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Screening for Colon Cancer by Using a Computed Tomographic Scan Without a Laxative FREE

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The full report is titled “Diagnostic Accuracy of Laxative-Free Computed Tomographic Colonography for Detection of Adenomatous Polyps in Asymptomatic Adults. A Prospective Evaluation.” It is in the 15 May 2012 issue of Annals of Internal Medicine (volume 156, pages 692-702). The authors are M.E. Zalis, M.A. Blake, W. Cai, P.F. Hahn, E.F. Halpern, I.G. Kazam, M. Keroack, C. Magee, J.J. Näppi, R. Perez-Johnston, J.R. Saltzman, A. Vij, J. Yee, and H. Yoshida.

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Ann Intern Med. 2012;156(10):I-36. doi:10.7326/0003-4819-156-10-201205150-00002
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What is the problem and what is known about it so far?

Many deaths from colon cancer can be prevented by detecting the cancer early or by detecting suspicious precancerous lesions. This is usually done by screening for early cancer or its precursor with colonoscopy. Colonoscopy involves the insertion of a flexible fiberoptic scope through the anus so that the colon can be inspected and biopsy specimens of suspicious lesions can be obtained. An alternative is to have a computed tomographic x-ray study (CT scan) to see whether there are suspicious lesions that require colonoscopy. Both studies require cleansing of the bowel with laxatives (usually beginning 1 to 2 days before the study) to remove feces that would interfere with seeing suspicious lesions during the study. The need to prepare for the study with a laxative is a barrier to many patients and the reason that many people do not complete recommended colon cancer screening.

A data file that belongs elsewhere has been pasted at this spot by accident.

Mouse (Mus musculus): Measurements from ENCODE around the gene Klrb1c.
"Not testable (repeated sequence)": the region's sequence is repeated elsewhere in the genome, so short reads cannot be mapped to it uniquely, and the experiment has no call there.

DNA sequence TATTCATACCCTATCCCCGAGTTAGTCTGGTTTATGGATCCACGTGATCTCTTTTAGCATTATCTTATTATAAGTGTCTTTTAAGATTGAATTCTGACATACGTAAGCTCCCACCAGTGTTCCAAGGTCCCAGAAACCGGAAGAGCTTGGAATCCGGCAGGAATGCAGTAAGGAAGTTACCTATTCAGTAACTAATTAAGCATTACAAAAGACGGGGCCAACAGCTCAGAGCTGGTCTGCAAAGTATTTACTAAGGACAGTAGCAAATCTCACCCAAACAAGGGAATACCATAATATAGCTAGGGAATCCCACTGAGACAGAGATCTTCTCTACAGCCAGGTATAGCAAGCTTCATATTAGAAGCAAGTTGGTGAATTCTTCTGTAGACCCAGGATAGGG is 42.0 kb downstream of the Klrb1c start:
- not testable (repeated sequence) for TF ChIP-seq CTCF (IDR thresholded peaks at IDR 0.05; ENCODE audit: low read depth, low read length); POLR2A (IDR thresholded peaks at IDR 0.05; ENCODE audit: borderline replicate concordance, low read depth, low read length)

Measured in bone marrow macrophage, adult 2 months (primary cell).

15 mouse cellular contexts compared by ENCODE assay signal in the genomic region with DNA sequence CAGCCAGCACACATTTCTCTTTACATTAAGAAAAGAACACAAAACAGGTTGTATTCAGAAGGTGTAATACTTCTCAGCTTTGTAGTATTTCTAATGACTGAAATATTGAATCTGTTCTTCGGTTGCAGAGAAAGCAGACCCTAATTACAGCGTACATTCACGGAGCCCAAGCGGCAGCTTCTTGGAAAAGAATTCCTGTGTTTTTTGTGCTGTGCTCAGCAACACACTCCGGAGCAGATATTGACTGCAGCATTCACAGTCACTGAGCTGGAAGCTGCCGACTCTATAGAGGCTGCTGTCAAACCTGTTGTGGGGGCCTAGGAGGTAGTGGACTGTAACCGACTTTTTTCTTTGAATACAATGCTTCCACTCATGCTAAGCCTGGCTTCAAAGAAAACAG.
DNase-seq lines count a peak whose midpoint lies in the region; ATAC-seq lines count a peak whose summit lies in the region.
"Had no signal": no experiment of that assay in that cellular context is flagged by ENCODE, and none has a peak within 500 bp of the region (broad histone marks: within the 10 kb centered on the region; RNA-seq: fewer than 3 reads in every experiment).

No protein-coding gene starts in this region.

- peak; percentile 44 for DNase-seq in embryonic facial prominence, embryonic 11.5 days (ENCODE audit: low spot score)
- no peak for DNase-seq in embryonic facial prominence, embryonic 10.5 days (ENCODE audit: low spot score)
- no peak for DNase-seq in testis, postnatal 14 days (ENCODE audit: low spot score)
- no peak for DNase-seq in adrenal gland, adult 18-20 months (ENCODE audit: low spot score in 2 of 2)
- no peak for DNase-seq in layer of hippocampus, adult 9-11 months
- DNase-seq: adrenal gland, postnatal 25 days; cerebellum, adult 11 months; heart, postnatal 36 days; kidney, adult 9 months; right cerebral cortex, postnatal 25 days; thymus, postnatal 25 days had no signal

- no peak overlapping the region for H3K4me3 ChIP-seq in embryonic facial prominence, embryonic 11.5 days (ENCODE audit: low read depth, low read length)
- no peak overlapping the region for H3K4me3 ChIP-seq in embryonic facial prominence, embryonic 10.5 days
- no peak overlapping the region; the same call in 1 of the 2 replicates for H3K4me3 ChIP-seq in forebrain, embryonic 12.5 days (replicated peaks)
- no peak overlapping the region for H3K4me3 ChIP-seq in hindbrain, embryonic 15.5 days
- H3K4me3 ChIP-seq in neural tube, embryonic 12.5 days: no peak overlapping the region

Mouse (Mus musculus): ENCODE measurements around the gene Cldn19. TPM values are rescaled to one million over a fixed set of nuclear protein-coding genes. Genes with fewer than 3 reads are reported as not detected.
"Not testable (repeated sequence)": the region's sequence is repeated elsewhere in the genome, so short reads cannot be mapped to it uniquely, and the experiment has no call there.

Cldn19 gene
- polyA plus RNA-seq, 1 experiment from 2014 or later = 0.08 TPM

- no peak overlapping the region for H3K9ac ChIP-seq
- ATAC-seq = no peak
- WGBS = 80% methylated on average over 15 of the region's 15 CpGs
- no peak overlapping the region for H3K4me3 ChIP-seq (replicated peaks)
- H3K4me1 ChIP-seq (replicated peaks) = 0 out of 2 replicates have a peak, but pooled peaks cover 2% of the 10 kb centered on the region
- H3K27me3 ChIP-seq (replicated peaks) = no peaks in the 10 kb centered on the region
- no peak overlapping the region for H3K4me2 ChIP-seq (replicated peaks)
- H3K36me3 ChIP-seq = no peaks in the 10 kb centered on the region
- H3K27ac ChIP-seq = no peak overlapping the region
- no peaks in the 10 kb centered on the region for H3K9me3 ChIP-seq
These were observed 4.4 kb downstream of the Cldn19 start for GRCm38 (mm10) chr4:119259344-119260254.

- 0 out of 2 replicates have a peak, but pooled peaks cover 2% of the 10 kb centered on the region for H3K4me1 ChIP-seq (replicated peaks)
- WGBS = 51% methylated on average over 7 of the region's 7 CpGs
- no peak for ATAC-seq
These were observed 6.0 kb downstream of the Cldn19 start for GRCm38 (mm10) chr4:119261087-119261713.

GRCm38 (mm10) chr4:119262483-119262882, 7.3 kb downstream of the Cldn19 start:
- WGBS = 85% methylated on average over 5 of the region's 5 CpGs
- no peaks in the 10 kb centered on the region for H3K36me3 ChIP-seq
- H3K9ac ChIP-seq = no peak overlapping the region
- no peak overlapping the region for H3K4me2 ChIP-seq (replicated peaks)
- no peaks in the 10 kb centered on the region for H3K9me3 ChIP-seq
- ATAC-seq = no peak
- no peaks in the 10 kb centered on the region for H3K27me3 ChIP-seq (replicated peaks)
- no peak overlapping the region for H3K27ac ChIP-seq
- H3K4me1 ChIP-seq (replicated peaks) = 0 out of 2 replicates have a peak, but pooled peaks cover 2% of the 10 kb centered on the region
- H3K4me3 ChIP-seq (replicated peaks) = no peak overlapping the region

Why did the researchers do this particular study?

To see whether a new technique involving a CT scan that does not require a laxative preparation can successfully identify suspicious lesions.

Who was studied?

605 adults at moderate risk for colon cancer.

How was the study done?

Beginning 2 days before the laxative-free CT scan, patients ate a low-fiber diet that included a special material to “tag” their feces. After the CT scan was done, a computer program removed the feces from the pictures to allow a radiologist to look for suspicious lesions. Up to a few weeks later, each patient had a standard colonoscopy with the standard laxative preparation to remove feces. The results of the 2 studies were compared. The researchers also asked patients about their experiences with the tests.

What did the researchers find?

The laxative-free CT scan was nearly as good as colonoscopy at detecting larger lesions (the ones most likely to become cancerous) but not as good at detecting smaller suspicious lesions. The patients reported less discomfort or difficulty preparing for the laxative-free CT scan than for the colonoscopy that required a laxative.

What were the limitations of the study?

The study was performed at highly specialized centers with a small group of radiologists experienced in reading these types of CT scans. This experimental technique requires additional study before it can be recommended for general use.

What are the implications of the study?

If other studies and settings confirm these findings, laxative-free CT scanning may be a reasonable alternative to standard colonoscopy as the initial step in screening for colon cancer in some patients.





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